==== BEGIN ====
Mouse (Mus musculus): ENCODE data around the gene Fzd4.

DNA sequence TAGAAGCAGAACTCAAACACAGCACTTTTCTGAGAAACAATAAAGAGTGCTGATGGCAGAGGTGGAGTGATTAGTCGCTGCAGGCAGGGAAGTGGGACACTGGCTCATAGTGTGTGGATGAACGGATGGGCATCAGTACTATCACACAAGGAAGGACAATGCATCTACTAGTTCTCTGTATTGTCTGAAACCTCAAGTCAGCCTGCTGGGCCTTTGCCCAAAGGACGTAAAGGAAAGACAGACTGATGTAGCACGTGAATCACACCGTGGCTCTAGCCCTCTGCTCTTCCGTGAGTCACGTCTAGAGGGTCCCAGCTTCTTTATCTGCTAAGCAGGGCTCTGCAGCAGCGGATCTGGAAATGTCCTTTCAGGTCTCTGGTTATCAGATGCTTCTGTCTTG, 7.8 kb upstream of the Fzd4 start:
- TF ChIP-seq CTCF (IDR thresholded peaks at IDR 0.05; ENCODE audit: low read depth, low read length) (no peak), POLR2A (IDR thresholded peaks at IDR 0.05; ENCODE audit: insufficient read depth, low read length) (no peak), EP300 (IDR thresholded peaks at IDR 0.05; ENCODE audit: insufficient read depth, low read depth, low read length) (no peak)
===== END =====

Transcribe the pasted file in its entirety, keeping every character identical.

Mouse (Mus musculus): ENCODE data around the gene Fzd4.

DNA sequence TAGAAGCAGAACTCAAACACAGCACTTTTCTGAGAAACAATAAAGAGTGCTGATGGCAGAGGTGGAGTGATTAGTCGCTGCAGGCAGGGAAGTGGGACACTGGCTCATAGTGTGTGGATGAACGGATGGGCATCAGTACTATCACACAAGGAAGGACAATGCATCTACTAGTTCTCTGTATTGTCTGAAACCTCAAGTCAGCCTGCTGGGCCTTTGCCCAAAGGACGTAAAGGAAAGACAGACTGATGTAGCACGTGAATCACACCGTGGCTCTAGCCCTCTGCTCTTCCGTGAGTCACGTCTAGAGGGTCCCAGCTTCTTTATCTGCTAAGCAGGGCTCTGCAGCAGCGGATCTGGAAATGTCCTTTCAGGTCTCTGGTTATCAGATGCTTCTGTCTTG, 7.8 kb upstream of the Fzd4 start:
- TF ChIP-seq CTCF (IDR thresholded peaks at IDR 0.05; ENCODE audit: low read depth, low read length) (no peak), POLR2A (IDR thresholded peaks at IDR 0.05; ENCODE audit: insufficient read depth, low read length) (no peak), EP300 (IDR thresholded peaks at IDR 0.05; ENCODE audit: insufficient read depth, low read depth, low read length) (no peak)